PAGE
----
Asian airlines record solid September to extend cargo recovery

Asian airlines record solid September to extend cargo recovery

TAIPEI — Steady growth in air freight demand was recorded by Asia’s airlines during September as the industry continued to benefit from rising international trade.

Preliminary traffic figures for the month of September released today by the Association of Asia Pacific Airlines (AAPA) showed further growth in exports from key Asian manufacturing centres, helping to underpin a 5.3 percent increase in international air freight demand, measured in freight tonne kilometres (FTK).  

Combined with a 4 percent growth in offered freight capacity, the average international freight load factor edged 0.8 percentage points higher to 64.1 percent for the month.

AAPA director general Andrew Herdman said air freight demand continued the positive momentum seen since the market bottomed out in the fourth quarter of 2013.

However, he offered his customary note of caution. “While we are seeing sustained growth in both passenger travel and air cargo demand, market conditions remain quite challenging. 

“Asian airlines are carefully reviewing their operations to better match supply and demand on a route by route basis, with the aim of ensuring that further traffic growth helps to restore profitability,” Herdman said.

According to the International Air Transport Association's (IATA) Airline Industry Forecast 2014-2018 that was released last week, international air freight volumes are forecast to increase at a compound annual growth rate of 4.1 percent over the next five years.

"This year, more than $6.8 trillion worth of goods, equivalent to 35 percent of total world trade by value, will be transported around the world by air," said IATA director general Tony Tyler.

The fastest growing international routes will be between the Middle East and Asia, at 6.2 per cent. Within Middle East (4.6 per cent), North America to South America (3.9 per cent), and Europe to Southern Africa (3.8 per cent).

Significant volume imbalances will continue. The imbalance in flows from Asia to North America is estimated to be 1.1 million tonnes in 2018, and from Asia to the Middle East the imbalance will be 0.6 million tonnes, IATA said in a statement.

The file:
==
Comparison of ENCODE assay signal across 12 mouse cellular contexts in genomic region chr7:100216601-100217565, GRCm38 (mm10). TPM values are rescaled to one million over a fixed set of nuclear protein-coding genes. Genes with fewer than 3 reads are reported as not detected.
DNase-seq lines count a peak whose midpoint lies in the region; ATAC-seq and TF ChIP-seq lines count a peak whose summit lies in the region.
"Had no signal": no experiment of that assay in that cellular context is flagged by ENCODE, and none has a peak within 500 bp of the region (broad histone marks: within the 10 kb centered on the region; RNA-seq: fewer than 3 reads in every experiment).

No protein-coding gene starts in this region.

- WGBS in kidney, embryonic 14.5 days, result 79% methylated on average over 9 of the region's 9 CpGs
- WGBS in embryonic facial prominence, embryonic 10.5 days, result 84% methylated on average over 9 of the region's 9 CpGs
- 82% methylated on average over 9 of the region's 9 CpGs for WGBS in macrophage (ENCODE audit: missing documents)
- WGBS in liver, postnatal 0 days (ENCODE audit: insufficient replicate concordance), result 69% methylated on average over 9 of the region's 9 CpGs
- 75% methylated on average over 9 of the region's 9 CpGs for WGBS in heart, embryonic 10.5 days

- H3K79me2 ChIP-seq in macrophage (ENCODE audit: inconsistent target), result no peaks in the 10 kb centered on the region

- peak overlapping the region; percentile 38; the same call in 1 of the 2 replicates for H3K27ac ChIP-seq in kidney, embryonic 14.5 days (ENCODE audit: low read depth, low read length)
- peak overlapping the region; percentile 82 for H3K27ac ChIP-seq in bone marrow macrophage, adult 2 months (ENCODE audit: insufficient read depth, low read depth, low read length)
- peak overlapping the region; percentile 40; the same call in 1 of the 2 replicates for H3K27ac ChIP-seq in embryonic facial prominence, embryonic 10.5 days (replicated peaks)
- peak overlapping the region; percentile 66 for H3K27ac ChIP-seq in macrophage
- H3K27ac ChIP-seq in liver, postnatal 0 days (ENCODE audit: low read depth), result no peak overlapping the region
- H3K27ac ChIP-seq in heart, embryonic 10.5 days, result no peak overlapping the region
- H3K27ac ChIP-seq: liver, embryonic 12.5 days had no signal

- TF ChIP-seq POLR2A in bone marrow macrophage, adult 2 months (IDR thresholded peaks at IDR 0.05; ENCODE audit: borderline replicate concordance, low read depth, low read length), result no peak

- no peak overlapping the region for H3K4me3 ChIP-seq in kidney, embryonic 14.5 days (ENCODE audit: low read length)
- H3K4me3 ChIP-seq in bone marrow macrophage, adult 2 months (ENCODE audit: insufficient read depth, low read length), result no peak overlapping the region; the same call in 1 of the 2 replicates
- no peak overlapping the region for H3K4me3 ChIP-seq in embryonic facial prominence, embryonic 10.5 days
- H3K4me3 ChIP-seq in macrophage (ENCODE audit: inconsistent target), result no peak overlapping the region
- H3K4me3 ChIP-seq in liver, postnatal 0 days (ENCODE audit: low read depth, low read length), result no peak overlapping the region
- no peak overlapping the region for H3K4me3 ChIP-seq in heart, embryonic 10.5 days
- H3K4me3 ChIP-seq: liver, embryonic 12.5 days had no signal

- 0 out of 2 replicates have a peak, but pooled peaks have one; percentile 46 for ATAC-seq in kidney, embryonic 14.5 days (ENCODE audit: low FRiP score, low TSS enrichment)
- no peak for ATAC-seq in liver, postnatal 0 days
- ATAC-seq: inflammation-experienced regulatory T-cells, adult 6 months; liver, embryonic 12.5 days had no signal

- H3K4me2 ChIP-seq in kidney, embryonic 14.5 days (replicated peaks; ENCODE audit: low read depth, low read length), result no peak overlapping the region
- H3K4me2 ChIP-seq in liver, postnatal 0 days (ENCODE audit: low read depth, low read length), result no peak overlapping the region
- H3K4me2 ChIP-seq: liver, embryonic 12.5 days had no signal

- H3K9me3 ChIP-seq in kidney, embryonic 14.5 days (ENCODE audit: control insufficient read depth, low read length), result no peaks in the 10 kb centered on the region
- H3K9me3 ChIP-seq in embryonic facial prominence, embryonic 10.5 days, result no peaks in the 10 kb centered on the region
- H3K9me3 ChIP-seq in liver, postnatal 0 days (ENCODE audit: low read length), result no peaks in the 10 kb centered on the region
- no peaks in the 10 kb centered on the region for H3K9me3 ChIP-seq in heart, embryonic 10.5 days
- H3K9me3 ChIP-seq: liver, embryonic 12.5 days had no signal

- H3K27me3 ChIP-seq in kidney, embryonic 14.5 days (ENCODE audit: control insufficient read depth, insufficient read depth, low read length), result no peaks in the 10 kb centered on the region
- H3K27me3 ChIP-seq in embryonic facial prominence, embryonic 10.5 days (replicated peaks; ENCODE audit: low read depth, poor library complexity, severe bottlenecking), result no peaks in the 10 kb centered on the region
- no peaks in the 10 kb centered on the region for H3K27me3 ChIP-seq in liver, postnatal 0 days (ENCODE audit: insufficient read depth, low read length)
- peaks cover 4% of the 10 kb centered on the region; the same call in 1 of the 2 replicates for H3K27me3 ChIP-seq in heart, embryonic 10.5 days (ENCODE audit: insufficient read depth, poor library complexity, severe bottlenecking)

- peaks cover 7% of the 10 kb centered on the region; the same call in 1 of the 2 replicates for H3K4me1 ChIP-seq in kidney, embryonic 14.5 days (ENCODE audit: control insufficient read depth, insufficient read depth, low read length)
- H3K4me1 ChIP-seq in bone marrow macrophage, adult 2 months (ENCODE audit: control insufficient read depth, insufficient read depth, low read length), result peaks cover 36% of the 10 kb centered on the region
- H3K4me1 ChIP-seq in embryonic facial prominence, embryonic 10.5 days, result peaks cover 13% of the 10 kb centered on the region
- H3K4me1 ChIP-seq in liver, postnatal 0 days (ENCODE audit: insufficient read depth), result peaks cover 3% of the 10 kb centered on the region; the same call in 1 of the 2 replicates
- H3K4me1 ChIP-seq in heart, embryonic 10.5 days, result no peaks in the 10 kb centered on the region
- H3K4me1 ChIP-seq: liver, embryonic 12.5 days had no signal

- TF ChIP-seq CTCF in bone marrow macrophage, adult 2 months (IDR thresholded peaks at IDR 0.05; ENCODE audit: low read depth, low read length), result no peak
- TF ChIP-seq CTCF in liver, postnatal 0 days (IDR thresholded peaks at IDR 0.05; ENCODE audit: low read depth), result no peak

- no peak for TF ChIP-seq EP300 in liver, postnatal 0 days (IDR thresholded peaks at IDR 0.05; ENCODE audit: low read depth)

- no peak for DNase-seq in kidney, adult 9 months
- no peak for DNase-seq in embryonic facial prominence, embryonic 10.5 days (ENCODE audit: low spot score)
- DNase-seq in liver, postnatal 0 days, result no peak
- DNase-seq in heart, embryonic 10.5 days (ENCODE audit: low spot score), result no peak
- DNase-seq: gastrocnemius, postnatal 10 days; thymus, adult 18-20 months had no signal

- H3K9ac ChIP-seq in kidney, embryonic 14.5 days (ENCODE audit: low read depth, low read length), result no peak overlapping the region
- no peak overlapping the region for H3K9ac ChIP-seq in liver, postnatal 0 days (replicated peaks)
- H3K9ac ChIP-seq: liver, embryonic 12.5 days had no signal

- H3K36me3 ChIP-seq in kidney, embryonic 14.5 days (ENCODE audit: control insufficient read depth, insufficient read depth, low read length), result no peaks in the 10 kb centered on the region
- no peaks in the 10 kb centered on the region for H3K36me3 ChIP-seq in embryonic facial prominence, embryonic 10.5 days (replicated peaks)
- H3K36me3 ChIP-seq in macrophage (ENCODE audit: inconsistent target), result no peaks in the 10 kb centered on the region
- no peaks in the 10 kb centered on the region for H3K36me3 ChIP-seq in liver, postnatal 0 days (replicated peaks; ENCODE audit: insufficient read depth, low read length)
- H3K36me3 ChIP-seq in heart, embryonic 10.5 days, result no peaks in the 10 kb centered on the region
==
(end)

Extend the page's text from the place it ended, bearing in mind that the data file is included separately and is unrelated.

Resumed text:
By 2018, the 10th largest international air freight markets will be the US (10,054,000 tonnes), China (5,639,000), the UAE (4,974,000), Germany (4,763,000), Hong Kong (4,648,000), Korea (3,487,000), Japan (3,480,000), the United Kingdom (2,808,000), Chinese Taipei (2,350,000) and India (2,223,000).

To improve the competitiveness of air cargo, the industry is aiming to cut average transit times by up to 48 hours by 2020. To achieve this, air freight is modernising its processes, improving quality and reliability, and widening the range of services offered.

But it is more than a desire to provide better customer service. Glyn Hughes, global head of cargo for IATA, told a conference in Korea this month that enhancing the service proposition was a matter of survival for the air cargo industry.

“The shippers are saying they want greater transparency, flexibility and reliability. If as an industry we don’t respond to that, what’s our relevance going forward?” he told reporters at TIACA’s Air Cargo Forum.

“It is a matter of survival for the industry. If you lose touch and no longer provide the solutions that your customers are looking for, then it will accelerate modal shift where other transport operators will say if air cargo cannot provide what the shipper community is looking for, we will.”

Earlier this year, Hughes’ predecessor at IATA Des Vertannes set an industry goal of cutting 48 hours off the average end-to-end time of a consignment. Vertannes noted that since the 1960s, the transit time of air cargo remained at six to seven days, and this needed to change.

By cutting down the end-to-end the time, the industry would be making dramatic improvements to processes and data sharing across the supply chain that would enable the airlines to cope with handling products that were growing in value and complexity. 

Contact Greg Knowler at gknowler@joc.com and follow him on Twitter: @greg_knowler.